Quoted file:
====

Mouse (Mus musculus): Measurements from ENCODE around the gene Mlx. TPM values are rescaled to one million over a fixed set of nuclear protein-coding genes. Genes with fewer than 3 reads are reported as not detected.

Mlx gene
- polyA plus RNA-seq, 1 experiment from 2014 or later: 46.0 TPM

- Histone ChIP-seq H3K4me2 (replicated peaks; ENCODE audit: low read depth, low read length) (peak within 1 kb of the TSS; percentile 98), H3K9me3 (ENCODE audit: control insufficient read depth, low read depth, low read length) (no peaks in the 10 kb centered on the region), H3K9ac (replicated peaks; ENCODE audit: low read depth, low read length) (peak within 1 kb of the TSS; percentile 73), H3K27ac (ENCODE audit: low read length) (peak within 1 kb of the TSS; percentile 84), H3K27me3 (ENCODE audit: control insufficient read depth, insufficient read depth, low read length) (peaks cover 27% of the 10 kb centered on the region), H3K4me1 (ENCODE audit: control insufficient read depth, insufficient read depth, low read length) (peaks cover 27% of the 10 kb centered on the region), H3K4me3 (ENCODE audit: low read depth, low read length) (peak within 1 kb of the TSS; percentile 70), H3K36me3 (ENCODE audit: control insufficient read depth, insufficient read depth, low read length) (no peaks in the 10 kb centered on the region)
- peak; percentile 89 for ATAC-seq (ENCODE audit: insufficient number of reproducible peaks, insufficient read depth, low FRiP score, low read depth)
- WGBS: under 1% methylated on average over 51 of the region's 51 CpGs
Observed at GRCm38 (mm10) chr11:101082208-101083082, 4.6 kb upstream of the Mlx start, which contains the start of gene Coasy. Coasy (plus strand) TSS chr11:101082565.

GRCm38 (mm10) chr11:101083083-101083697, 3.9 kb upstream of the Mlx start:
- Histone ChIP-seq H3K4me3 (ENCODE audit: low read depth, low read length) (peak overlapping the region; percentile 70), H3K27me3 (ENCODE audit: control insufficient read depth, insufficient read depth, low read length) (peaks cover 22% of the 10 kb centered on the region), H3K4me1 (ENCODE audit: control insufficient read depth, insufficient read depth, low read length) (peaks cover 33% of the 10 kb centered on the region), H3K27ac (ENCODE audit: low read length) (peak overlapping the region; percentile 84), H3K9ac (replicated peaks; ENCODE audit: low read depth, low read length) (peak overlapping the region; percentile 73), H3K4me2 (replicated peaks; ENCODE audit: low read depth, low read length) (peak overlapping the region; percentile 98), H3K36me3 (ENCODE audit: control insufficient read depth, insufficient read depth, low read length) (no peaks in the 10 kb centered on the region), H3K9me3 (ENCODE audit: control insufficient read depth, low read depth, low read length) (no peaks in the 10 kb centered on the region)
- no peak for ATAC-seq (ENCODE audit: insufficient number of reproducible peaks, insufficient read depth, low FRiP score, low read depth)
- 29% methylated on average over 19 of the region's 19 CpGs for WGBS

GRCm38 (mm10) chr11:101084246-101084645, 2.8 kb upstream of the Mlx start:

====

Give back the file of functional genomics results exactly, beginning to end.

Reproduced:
Mouse (Mus musculus): Measurements from ENCODE around the gene Mlx. TPM values are rescaled to one million over a fixed set of nuclear protein-coding genes. Genes with fewer than 3 reads are reported as not detected.

Mlx gene
- polyA plus RNA-seq, 1 experiment from 2014 or later: 46.0 TPM

- Histone ChIP-seq H3K4me2 (replicated peaks; ENCODE audit: low read depth, low read length) (peak within 1 kb of the TSS; percentile 98), H3K9me3 (ENCODE audit: control insufficient read depth, low read depth, low read length) (no peaks in the 10 kb centered on the region), H3K9ac (replicated peaks; ENCODE audit: low read depth, low read length) (peak within 1 kb of the TSS; percentile 73), H3K27ac (ENCODE audit: low read length) (peak within 1 kb of the TSS; percentile 84), H3K27me3 (ENCODE audit: control insufficient read depth, insufficient read depth, low read length) (peaks cover 27% of the 10 kb centered on the region), H3K4me1 (ENCODE audit: control insufficient read depth, insufficient read depth, low read length) (peaks cover 27% of the 10 kb centered on the region), H3K4me3 (ENCODE audit: low read depth, low read length) (peak within 1 kb of the TSS; percentile 70), H3K36me3 (ENCODE audit: control insufficient read depth, insufficient read depth, low read length) (no peaks in the 10 kb centered on the region)
- peak; percentile 89 for ATAC-seq (ENCODE audit: insufficient number of reproducible peaks, insufficient read depth, low FRiP score, low read depth)
- WGBS: under 1% methylated on average over 51 of the region's 51 CpGs
Observed at GRCm38 (mm10) chr11:101082208-101083082, 4.6 kb upstream of the Mlx start, which contains the start of gene Coasy. Coasy (plus strand) TSS chr11:101082565.

GRCm38 (mm10) chr11:101083083-101083697, 3.9 kb upstream of the Mlx start:
- Histone ChIP-seq H3K4me3 (ENCODE audit: low read depth, low read length) (peak overlapping the region; percentile 70), H3K27me3 (ENCODE audit: control insufficient read depth, insufficient read depth, low read length) (peaks cover 22% of the 10 kb centered on the region), H3K4me1 (ENCODE audit: control insufficient read depth, insufficient read depth, low read length) (peaks cover 33% of the 10 kb centered on the region), H3K27ac (ENCODE audit: low read length) (peak overlapping the region; percentile 84), H3K9ac (replicated peaks; ENCODE audit: low read depth, low read length) (peak overlapping the region; percentile 73), H3K4me2 (replicated peaks; ENCODE audit: low read depth, low read length) (peak overlapping the region; percentile 98), H3K36me3 (ENCODE audit: control insufficient read depth, insufficient read depth, low read length) (no peaks in the 10 kb centered on the region), H3K9me3 (ENCODE audit: control insufficient read depth, low read depth, low read length) (no peaks in the 10 kb centered on the region)
- no peak for ATAC-seq (ENCODE audit: insufficient number of reproducible peaks, insufficient read depth, low FRiP score, low read depth)
- 29% methylated on average over 19 of the region's 19 CpGs for WGBS

GRCm38 (mm10) chr11:101084246-101084645, 2.8 kb upstream of the Mlx start: